$7 Million a Day for Lost Phones
Printer-friendly versionPDF version
a a
 
Type Size: Small
By Mitch Lipka,
Reuters
March 26, 2012

Over the past four years, Chelsey Lutz, 25, a blogger in NYC,  has lost her iPhone seven times. "I usually leave it in cabs," she says. Somehow, the phone always finds its way back.

Lady Luck has been on Lutz's side. For many others who are less fortunate, lost phones not only mean a loss of money and banking or personal credential items, which will need replacing, but a risk that private photos and financial and banking details may be pried (or hacked) into. And there are plenty of those falling into the less lucky group.

Lookout Inc., which makes the Lookout mobile phone-recovery application for Androids and iPhones, found that nine million of its more than 15 million users lost their mobile phones in 2011. These were lost most frequently between 9:00 pm and 2:00 am, in coffee shops, bars, restaurants and offices, Lookout said.

RELATED:  The iPhone Economy: A Pocket Full of Miracles

Among just the company's app users, lost phones were valued at an average of about $7 million a day. Lookout extrapolated that figure to all U.S. mobile phone users for a potential replacement cost of $30 billion a year if those phones weren't recovered. Many of those phones, of course, do get returned or turn up, said Lookout, which is studying recovery rates.

"If you're out and around, there's just a higher likelihood of misplacing your phone," says Ayan Mandal, director of products at Lookout, adding that the sheer volume of people losing their phones was striking. Loss reports jump, for example, following festivals, sporting events and other large gatherings, Mandal says.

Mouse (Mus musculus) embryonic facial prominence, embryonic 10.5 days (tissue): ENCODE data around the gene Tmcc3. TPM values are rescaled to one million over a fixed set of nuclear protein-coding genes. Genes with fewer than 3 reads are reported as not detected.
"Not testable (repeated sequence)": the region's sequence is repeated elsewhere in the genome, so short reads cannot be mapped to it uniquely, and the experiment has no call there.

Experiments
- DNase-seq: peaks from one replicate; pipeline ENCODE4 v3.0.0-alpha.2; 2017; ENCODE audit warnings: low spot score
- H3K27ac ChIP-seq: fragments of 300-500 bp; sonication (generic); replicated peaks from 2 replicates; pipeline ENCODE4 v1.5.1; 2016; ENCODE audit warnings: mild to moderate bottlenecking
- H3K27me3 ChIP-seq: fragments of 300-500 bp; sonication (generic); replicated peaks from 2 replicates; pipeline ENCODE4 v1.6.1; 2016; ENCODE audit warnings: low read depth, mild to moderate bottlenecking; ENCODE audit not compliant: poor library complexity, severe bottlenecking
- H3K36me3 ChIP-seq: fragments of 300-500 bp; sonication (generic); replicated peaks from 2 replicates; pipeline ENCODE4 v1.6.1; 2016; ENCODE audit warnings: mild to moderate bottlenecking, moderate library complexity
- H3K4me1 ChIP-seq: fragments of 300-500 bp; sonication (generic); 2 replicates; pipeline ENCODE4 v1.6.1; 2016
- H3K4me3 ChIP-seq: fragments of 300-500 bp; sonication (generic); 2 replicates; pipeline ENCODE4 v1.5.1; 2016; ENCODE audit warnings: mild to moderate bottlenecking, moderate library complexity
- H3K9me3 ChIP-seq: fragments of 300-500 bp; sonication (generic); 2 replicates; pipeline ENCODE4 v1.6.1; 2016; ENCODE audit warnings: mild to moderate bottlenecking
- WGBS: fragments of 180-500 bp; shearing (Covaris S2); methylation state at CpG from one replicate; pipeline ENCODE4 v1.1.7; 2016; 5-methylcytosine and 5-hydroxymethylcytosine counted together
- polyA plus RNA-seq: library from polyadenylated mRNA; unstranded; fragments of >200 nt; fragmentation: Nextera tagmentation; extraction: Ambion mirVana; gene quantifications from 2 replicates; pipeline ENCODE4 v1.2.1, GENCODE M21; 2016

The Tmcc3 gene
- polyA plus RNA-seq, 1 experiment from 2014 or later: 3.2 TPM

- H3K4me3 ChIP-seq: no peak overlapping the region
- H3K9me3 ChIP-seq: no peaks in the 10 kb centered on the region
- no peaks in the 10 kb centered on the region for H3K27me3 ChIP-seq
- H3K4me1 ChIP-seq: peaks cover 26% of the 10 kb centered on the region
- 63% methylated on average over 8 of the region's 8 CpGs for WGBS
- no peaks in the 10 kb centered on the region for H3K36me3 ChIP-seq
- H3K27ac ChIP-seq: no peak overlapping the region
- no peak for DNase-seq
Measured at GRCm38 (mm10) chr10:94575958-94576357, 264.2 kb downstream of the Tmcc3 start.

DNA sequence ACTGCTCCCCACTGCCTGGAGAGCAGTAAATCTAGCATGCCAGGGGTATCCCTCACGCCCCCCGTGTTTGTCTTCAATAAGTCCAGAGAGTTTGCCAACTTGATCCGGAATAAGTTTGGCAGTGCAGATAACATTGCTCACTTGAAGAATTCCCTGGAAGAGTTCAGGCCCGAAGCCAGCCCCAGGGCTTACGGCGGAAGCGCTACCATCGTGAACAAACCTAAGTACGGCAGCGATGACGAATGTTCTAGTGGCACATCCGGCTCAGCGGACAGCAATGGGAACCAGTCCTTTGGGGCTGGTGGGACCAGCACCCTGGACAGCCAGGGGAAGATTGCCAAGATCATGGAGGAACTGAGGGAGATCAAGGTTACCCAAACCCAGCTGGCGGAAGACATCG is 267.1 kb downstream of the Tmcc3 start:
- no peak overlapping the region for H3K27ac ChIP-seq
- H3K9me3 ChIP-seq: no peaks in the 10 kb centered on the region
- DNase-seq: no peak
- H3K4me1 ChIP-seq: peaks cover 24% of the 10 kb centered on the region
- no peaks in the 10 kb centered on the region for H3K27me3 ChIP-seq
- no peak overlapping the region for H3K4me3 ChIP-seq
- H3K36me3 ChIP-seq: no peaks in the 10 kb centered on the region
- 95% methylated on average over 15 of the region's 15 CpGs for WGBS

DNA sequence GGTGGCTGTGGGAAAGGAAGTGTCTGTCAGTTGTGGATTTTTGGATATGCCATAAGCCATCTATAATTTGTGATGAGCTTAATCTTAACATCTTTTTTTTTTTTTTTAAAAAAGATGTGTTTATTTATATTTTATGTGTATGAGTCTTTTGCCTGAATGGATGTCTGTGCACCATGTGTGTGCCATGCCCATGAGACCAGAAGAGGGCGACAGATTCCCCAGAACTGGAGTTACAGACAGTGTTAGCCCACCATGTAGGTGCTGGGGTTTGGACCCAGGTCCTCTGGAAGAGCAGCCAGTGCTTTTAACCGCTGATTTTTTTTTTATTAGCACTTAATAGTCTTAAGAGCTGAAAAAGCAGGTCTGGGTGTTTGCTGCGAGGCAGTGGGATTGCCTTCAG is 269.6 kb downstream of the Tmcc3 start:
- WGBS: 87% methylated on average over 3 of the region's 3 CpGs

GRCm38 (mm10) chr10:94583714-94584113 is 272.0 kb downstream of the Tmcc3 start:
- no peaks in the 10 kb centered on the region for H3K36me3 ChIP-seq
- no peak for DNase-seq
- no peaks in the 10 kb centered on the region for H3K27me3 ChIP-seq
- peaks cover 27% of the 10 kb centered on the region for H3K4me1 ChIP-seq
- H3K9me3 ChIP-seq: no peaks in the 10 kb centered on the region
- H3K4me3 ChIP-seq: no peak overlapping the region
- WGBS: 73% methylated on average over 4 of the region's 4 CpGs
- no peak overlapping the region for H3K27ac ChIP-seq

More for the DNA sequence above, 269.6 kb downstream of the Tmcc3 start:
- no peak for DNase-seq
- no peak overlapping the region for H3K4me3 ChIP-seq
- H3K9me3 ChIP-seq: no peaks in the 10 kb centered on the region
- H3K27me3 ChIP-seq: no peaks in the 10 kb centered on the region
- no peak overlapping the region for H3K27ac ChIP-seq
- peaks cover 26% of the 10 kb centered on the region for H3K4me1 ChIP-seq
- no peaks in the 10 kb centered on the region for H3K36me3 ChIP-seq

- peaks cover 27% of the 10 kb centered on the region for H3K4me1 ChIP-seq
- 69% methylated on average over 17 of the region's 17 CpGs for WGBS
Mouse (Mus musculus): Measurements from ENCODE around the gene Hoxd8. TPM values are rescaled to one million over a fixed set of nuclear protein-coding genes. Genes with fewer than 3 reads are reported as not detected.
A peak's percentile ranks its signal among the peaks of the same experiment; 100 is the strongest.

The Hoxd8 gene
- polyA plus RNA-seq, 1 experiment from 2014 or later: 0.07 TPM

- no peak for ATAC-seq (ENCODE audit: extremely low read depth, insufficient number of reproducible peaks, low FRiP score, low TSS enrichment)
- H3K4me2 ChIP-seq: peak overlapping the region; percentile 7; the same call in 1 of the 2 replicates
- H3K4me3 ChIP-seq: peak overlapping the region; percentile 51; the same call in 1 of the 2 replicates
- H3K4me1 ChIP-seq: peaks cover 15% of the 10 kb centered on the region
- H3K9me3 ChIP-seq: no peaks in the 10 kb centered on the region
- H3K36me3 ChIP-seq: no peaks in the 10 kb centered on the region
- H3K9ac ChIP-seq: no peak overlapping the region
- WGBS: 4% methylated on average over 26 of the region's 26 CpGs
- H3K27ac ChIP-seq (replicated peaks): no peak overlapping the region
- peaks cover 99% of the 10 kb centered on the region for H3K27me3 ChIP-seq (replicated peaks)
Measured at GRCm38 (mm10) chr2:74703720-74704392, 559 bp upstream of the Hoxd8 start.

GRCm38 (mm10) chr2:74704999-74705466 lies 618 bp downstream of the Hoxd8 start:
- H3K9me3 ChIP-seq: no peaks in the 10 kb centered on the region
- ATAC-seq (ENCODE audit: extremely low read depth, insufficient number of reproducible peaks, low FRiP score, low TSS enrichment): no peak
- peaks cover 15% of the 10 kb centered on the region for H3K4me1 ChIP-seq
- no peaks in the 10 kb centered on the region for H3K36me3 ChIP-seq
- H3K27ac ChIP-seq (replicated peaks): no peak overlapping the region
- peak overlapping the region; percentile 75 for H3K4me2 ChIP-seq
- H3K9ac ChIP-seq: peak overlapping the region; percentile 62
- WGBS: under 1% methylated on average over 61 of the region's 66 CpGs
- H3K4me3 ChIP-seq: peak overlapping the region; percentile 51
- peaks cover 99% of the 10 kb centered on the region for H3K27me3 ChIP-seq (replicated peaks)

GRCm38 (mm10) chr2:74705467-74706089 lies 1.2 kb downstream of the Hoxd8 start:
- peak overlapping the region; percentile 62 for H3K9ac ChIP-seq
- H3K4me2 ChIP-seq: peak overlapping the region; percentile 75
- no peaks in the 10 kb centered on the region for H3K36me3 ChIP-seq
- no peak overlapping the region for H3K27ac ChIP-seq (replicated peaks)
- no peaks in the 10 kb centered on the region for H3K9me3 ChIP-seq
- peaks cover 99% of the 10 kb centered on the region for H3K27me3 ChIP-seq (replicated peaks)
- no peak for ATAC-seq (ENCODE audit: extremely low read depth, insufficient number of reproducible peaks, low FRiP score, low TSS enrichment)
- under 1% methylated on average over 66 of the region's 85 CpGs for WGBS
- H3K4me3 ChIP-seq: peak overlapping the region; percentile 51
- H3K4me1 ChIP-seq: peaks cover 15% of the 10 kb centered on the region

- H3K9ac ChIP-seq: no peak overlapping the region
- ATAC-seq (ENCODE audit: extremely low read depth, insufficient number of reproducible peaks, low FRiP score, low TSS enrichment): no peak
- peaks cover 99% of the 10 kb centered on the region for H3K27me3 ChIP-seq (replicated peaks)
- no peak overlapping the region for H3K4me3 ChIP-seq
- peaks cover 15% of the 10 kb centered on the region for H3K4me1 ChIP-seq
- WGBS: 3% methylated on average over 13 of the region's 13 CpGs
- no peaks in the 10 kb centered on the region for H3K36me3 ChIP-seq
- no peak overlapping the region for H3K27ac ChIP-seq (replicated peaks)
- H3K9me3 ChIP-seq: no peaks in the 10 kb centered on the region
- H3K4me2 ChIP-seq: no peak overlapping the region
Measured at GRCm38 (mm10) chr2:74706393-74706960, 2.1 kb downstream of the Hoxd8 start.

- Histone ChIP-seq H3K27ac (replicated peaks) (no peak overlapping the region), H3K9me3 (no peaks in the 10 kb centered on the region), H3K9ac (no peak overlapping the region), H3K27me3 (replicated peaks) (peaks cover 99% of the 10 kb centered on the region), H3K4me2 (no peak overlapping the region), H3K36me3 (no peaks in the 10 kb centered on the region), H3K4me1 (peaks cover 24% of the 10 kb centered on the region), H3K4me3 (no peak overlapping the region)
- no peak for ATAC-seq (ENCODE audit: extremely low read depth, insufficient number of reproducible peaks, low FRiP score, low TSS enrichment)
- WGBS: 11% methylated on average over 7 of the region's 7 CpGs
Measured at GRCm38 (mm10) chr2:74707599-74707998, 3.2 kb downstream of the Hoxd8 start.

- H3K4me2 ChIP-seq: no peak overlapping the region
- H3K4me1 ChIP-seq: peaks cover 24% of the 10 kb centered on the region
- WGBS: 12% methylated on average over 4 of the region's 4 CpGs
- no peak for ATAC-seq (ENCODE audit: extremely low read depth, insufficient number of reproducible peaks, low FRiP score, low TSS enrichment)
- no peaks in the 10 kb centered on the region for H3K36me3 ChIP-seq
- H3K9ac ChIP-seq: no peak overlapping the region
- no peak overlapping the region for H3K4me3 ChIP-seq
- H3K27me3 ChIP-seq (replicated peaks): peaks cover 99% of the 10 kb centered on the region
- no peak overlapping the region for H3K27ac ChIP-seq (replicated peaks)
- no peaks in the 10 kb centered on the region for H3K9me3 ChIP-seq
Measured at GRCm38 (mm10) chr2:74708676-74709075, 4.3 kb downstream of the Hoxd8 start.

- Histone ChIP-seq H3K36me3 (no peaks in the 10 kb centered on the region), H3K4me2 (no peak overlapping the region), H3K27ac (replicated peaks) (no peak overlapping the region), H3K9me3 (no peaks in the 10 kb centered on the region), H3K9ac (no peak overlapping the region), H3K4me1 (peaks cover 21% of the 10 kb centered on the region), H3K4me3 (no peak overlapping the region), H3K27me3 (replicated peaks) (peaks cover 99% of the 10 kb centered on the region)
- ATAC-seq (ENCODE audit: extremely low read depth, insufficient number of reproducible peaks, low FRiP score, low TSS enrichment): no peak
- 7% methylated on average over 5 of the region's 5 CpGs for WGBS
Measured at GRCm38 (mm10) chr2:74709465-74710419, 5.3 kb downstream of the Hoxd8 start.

To glean some insight into the fate of lost phones, the data security company Symantec Corp planted 50 "lost" phones, 10 each in New York, Washington, D.C., Los Angeles, San Francisco and Ottawa, and learned that seven out of 10 people who found them attempted to access stored photos, more than half tried to read a spreadsheet call "HR Salaries," and 43 percent tried to use an online banking app. "Clearly that's not someone trying to find out who the owner of the phone is," says John Engels, principal product manager with Symantec's enterprise mobility group.

Preventive Steps
The first precaution any smartphone user should take to protect their information against phone theft or loss is to set a password for the home screen, says Alicia diVittorio, consumer safety advocate for Lookout.